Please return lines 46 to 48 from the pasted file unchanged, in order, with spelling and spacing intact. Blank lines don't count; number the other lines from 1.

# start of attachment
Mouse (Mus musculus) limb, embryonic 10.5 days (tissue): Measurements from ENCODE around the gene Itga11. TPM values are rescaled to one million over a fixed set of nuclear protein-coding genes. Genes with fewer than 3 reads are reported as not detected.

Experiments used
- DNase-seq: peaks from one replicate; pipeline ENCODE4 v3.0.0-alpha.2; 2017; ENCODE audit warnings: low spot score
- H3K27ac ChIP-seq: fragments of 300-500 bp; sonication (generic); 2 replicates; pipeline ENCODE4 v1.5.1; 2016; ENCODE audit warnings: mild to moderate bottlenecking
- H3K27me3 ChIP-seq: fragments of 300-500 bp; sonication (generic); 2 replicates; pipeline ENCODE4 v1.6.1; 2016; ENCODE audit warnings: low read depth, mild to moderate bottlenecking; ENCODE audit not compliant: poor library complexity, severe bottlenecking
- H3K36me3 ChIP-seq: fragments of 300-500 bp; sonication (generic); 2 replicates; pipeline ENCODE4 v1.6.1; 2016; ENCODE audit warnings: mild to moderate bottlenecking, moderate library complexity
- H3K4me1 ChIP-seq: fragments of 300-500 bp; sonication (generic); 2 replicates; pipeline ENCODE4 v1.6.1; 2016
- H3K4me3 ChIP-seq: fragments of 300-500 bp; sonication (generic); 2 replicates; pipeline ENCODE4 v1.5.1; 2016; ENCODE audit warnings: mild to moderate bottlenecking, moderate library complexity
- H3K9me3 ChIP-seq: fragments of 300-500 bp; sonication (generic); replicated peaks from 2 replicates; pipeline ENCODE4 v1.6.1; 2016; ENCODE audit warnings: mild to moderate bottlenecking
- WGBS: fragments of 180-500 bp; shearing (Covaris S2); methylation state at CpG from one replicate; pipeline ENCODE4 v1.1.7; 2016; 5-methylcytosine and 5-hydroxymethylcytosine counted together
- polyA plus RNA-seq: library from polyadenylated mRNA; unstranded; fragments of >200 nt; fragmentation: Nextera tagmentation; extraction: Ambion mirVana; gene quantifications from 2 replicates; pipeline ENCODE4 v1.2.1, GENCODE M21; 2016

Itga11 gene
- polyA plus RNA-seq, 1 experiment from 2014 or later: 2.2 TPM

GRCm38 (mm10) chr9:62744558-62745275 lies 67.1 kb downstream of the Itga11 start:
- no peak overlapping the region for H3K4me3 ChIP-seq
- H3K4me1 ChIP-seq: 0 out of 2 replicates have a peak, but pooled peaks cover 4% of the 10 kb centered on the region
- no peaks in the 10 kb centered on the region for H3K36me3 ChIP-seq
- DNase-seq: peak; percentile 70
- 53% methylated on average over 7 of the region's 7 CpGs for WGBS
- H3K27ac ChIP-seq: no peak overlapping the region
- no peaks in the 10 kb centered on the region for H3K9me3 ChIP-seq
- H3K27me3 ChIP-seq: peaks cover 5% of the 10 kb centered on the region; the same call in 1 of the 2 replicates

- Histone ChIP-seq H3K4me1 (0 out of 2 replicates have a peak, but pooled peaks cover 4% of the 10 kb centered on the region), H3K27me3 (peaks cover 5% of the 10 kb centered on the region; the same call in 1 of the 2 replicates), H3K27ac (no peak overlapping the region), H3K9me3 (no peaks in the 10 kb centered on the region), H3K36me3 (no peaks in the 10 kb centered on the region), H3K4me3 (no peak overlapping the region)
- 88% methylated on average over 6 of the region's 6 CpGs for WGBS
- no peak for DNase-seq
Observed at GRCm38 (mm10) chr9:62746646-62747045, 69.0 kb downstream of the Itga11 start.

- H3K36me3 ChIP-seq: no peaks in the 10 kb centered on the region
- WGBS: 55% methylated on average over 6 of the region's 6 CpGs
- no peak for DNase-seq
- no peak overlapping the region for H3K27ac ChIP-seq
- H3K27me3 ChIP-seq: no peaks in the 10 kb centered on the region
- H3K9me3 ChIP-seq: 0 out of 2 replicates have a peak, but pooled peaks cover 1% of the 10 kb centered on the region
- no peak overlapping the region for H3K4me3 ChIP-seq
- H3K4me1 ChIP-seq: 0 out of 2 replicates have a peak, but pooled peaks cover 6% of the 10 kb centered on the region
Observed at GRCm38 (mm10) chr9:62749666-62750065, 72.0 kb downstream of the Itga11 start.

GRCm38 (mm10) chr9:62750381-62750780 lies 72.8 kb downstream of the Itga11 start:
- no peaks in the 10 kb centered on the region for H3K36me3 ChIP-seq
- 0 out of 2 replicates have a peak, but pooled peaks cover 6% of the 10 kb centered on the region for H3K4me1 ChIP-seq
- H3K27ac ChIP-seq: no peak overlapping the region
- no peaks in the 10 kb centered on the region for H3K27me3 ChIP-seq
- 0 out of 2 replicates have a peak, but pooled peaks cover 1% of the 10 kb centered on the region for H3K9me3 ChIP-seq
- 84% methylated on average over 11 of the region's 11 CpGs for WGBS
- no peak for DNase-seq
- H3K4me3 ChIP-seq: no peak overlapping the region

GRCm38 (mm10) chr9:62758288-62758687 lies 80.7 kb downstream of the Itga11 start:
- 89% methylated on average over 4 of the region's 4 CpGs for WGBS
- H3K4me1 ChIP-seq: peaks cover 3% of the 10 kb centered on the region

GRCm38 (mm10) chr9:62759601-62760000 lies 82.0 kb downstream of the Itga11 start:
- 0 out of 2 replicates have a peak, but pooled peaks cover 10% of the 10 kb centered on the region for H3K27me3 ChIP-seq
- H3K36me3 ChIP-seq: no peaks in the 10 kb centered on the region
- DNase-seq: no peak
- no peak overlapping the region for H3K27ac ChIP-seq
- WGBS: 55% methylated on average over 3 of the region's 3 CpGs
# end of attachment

- 89% methylated on average over 4 of the region's 4 CpGs for WGBS
- H3K4me1 ChIP-seq: peaks cover 3% of the 10 kb centered on the region

GRCm38 (mm10) chr9:62759601-62760000 lies 82.0 kb downstream of the Itga11 start: